Lucky Strike Maker BAT Takes $1.2bn Hit From Russian Exit

By Donna Ahern
Lucky Strike Maker BAT Takes $1.2bn Hit From Russian Exit

British American Tobacco said on Wednesday it took a £957 million ($1.15 billion) impairment charge related to the transfer of its Russian business, pushing half-year earnings of the Lucky Strike cigarette maker 25% lower.

The London-based firm, which also makes Camel and Dunhill cigarettes and controlled almost a quarter of the Russian market said in June it was in advanced talks with its distributor in the country to sell the business.

No agreement to transfer the shares has been entered into, BAT said.

Profit Drop 

It reported a 25% drop in profit from operations on a reported basis to £3.68 billion ($4.44 billion) for the six months to 30 June as a result of the charge.


BAT expects global tobacco industry volume to be down about 3%, partly because of the Russia-Ukraine crisis.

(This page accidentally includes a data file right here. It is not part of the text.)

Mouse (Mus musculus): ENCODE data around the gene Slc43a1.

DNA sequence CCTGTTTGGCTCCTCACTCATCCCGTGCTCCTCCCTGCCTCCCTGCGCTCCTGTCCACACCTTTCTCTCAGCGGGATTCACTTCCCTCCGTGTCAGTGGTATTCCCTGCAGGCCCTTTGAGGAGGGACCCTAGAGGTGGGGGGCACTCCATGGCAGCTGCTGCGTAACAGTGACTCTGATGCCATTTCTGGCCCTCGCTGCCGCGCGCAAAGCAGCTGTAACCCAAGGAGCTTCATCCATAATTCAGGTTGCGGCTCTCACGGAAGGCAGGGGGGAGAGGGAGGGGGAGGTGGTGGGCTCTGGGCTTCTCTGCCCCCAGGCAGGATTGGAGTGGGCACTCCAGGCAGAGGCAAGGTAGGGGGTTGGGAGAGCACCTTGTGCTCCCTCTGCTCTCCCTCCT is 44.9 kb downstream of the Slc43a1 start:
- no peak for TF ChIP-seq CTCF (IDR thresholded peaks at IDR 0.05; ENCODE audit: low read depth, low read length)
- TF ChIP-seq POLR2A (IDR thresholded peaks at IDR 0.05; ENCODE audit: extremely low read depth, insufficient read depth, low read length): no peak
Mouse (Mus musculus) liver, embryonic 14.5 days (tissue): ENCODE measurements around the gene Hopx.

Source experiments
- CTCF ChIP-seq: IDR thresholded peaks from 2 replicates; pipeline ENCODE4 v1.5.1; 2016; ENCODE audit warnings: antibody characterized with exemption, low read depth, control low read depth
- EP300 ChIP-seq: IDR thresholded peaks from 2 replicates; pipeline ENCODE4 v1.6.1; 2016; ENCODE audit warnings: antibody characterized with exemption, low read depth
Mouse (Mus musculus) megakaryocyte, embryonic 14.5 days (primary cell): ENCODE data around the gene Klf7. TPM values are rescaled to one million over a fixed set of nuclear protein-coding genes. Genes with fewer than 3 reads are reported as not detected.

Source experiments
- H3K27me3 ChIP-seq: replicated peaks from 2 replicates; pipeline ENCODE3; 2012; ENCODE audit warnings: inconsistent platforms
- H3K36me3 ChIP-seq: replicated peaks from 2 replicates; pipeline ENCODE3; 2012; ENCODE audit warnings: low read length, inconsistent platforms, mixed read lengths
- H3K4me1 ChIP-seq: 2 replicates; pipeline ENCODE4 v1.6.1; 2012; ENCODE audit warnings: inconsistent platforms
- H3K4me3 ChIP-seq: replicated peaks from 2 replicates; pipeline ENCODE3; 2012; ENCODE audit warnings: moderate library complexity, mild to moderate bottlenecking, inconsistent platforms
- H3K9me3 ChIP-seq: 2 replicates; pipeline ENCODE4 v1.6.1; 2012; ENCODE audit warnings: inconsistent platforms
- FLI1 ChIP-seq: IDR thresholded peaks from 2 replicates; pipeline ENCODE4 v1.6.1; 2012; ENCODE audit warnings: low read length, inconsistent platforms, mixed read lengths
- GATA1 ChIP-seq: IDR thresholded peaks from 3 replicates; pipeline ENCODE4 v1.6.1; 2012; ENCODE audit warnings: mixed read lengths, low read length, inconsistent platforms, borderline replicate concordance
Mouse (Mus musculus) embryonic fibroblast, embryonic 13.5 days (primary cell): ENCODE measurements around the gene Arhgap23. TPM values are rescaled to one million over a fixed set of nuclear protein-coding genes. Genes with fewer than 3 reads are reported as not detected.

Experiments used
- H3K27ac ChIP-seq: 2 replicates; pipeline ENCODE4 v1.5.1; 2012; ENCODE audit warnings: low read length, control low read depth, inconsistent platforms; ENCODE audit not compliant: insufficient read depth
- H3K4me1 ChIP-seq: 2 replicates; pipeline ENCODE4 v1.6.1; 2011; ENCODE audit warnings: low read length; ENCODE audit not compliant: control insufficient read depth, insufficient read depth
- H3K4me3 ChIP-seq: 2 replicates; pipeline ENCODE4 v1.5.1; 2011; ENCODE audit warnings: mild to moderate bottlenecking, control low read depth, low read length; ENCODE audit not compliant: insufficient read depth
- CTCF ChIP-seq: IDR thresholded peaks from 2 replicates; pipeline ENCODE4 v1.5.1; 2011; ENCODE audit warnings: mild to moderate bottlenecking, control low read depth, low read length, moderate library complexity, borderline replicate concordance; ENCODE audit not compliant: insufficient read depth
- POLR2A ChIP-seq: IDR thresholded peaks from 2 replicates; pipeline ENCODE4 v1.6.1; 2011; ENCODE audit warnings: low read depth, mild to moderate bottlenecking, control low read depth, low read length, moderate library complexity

"While we are not immune to the current macro environment, we are confident in our full-year guidance, irrespective of the timing of the transfer of our Russian business," the company said in a statement.

Revenue Expectations 

Its first-half revenue beat expectations, rising 5.7% to £12.87 billion, helped by higher prices and steady demand for its vaping and oral nicotine products.

"We expect to generate £40 billion of free cash flow before dividends over the next five years," Jack Bowles, chief executive said.


Adjusted operating margin of 43.9%, came in above company-compiled estimates of 43.5%.

Shares of the Vuse vape pods-maker were up 0.7% in early trading.

Read More: BAT Confident Of Meeting Targets Despite Timing Of Russian Business Transfer

News by Reuters, edited by Donna Ahern, Checkout. For more supply chain stories, click here. Click subscribe to sign up for the Checkout print edition.

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